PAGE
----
Personal Finance

Managing risks during retirement

B. VENKATESH | Updated on December 03, 2011 Published on December 03, 2011

Risks associated with equity exposure can be moderated by appropriately structuring the retirement income portfolio.

Retirees typically avoid equity exposure in their retirement income portfolio because of the risk associated with such investment. Despite discussing the importance of equity investment for such investors (refer this column dated June 12, 2011), we continue to receive queries from retirees, who believe that taking such exposure is highly risky.

The question is: How can retirees take equity exposure and yet moderate the risk of not meeting their desired post-retirement lifestyle?

This article briefly mentions the need for equity exposure in a retirement income portfolio and the risks associated with such exposure.

It then explains how such exposure can be structured to moderate risk of not meeting the post-retirement lifestyle, at least during the initial years of retirement.


The primary risk for a retiree during her post-retirement life is the longevity risk. This is the risk that the retiree will outlive her investments! This risk can be hedged by purchasing lifetime annuity, as it ensures steady stream of cash flows till the person's death.

The problem is that most individuals do not prefer annuities; for insurance companies do not typically return the purchase price of the annuity after the individual's death. Low or zero exposure to annuities makes it even more important for retirees to take equity investments to sustain their post-retirement lifestyle.

Equity exposure is, however, risky. For one, there is the volatility drag on the portfolio.

Consider an equity exposure of Rs 30 lakh in a portfolio worth Rs 1 crore. If equity values decline 35 per cent in one year and increase by 35 per cent the next year, the arithmetic return is zero. But the portfolio value after two years is lower by 12.25 per cent due to asset volatility.

For another, the equity exposure will be impacted by withdrawals due to sequencing of returns.

Suppose an investor withdraws Rs 75,000 each year. A portfolio that loses 35 per cent in year one would be 3 per cent lower compared to the value it would have if such losses occurred in year two instead. This effect will be significant with increase in withdrawal rate and magnifies over time.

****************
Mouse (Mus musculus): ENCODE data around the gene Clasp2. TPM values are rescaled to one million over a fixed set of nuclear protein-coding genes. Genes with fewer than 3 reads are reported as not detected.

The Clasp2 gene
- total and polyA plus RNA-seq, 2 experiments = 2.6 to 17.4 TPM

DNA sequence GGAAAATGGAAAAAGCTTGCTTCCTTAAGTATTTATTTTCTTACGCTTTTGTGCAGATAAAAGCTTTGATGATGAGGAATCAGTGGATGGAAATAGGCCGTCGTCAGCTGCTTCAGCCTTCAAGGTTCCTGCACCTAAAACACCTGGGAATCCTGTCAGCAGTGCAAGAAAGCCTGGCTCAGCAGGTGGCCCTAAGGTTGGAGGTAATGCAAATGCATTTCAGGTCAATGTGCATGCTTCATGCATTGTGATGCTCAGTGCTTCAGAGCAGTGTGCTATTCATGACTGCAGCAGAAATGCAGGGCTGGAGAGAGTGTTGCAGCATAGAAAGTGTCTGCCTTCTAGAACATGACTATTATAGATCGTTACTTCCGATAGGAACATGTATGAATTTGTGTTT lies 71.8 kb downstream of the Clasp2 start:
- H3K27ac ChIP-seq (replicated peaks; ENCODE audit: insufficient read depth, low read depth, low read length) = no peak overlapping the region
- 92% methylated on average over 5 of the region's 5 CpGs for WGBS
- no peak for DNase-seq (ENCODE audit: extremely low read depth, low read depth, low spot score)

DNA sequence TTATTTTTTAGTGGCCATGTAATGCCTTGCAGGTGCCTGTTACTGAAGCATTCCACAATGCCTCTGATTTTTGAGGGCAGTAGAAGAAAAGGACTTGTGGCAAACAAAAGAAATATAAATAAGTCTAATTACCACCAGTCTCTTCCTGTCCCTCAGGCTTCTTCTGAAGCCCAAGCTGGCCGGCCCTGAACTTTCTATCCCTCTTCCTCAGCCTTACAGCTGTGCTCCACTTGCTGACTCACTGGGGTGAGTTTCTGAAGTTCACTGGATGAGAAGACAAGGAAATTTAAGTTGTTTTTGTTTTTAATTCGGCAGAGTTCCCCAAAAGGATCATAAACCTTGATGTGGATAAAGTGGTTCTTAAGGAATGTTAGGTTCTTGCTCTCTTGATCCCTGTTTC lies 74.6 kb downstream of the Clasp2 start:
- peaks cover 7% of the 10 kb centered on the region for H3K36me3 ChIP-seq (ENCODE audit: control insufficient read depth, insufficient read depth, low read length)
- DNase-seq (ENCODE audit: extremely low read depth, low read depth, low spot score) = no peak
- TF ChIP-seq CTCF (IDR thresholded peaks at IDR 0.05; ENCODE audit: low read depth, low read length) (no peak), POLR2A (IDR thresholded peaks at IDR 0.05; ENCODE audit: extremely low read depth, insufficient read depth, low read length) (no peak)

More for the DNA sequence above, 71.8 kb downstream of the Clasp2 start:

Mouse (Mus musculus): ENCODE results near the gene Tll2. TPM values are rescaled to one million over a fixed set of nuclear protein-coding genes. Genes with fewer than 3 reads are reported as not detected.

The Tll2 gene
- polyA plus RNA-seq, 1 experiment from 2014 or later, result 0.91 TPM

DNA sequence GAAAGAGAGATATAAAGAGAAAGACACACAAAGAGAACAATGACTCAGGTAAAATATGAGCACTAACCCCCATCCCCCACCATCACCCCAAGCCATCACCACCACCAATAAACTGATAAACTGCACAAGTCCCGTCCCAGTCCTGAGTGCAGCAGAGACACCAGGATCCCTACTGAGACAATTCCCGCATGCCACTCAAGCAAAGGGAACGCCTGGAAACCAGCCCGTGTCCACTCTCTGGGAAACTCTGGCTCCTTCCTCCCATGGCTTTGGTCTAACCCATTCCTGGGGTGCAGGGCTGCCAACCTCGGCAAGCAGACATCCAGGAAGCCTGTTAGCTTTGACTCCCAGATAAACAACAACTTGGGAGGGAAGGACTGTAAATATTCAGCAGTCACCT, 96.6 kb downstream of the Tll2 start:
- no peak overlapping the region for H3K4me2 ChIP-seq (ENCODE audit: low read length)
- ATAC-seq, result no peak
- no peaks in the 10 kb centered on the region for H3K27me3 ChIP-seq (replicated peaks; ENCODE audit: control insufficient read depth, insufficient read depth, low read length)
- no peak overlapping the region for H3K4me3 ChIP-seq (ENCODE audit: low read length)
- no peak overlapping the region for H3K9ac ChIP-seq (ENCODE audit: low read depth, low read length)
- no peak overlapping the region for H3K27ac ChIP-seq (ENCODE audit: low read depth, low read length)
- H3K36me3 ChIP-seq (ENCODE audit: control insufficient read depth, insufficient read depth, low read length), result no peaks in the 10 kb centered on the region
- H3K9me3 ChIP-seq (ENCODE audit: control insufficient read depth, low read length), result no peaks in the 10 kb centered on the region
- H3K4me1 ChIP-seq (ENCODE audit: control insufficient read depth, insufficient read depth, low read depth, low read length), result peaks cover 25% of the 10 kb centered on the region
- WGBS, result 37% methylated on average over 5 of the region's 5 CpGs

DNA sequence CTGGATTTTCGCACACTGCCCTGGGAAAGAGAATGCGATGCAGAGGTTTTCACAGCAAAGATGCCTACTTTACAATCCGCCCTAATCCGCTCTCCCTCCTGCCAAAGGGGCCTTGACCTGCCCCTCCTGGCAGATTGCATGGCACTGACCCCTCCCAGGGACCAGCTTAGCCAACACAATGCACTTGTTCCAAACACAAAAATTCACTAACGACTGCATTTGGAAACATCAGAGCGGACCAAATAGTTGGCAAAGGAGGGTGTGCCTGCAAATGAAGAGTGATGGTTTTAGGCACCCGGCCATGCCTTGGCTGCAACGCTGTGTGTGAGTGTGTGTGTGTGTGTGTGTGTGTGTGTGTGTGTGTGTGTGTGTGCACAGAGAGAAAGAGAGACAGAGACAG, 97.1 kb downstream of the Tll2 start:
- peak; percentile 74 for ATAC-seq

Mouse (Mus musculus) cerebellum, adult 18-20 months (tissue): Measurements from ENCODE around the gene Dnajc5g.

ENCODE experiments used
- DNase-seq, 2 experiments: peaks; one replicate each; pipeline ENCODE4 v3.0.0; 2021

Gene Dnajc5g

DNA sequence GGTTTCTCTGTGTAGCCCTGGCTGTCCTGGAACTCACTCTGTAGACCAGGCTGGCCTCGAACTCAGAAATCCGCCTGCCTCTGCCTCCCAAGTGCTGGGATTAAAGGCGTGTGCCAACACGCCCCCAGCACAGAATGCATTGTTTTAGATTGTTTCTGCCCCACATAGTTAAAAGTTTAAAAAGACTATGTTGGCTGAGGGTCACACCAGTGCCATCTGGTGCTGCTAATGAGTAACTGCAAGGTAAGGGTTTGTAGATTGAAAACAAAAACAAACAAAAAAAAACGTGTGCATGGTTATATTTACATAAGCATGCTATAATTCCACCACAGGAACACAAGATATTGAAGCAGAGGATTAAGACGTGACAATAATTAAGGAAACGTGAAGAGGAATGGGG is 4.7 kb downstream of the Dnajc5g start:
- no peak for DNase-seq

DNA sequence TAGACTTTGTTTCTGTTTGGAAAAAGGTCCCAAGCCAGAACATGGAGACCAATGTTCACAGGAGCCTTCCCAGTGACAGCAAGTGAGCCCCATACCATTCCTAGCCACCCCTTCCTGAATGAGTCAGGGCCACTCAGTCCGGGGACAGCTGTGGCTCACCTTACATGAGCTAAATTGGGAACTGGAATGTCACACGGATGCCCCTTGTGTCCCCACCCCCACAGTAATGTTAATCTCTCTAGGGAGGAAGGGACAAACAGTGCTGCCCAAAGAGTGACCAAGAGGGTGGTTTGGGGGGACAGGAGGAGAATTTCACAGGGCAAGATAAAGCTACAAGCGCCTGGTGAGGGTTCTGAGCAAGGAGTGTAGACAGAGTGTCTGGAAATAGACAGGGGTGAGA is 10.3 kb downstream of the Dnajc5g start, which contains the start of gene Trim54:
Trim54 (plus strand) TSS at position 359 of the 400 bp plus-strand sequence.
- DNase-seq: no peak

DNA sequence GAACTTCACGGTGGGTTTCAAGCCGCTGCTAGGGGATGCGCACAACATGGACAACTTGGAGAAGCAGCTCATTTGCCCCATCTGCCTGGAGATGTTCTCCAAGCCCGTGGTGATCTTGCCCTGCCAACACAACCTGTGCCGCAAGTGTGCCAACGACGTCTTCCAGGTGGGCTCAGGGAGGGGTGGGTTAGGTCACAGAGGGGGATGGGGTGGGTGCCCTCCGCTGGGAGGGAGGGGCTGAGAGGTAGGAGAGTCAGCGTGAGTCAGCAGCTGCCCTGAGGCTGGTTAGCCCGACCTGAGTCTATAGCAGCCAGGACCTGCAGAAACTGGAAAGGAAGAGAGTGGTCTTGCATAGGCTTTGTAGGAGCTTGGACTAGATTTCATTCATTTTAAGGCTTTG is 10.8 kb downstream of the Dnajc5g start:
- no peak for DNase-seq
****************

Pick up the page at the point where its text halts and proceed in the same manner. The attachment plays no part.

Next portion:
The risk associated with equity investment has a significant bearing on the retirees' post-retirement lifestyle-losses suffered in the initial years of retirement and could force them to curtail their lifestyle expenses through their retirement life. Retirees can reduce this risk by increasing their equity exposure as they age!

Suppose the life expectancy of a retiree, based on her current age and gene pool, is 85. The time horizon for her retirement income portfolio is 25 years, assuming she retires at 60.

During the initial 10-12 years post-retirement, the portfolio should contain higher exposure to bonds. This is likely to generate the required income to meet the post-retirement expenses during the initial years, without overly exposing the portfolio to risks associated with equity.

In the later years - between 75 and 85 - the retiree can consider having higher exposure to equity.

The rationale is this: In the accumulation phase (retirement portfolio), an investor is more worried regarding losses from her equity investment as she nears her retirement date.

In the distribution phase (retirement income portfolio), however, an investor is more worried regarding losses suffered during the initial phase of her retirement. Having a much higher equity allocation as she ages can, therefore, moderate the risks associated with the investment in the initial years.


Retirees cannot avoid equity exposure. Logically then, the retirement income portfolio will be subject to risks associated with equity investment.

Hence, having a higher equity allocation as the retiree ages exposes her to large losses closer to the portfolio's investment horizon.

But if it is a choice between suffering early losses and suffering losses towards the end of her life expectancy, an investor may be better off choosing the latter; for then, the portfolio has to sustain itself for a shorter time horizon!

An alternative strategy, which we prefer, is to map the post-retirement expenses to suitable asset classes (refer this column dated August 21, 2011).

(The author is the founder of Navera Consulting, a firm that offers wealth-mapping and investorlearning solutions. He can be reached at >

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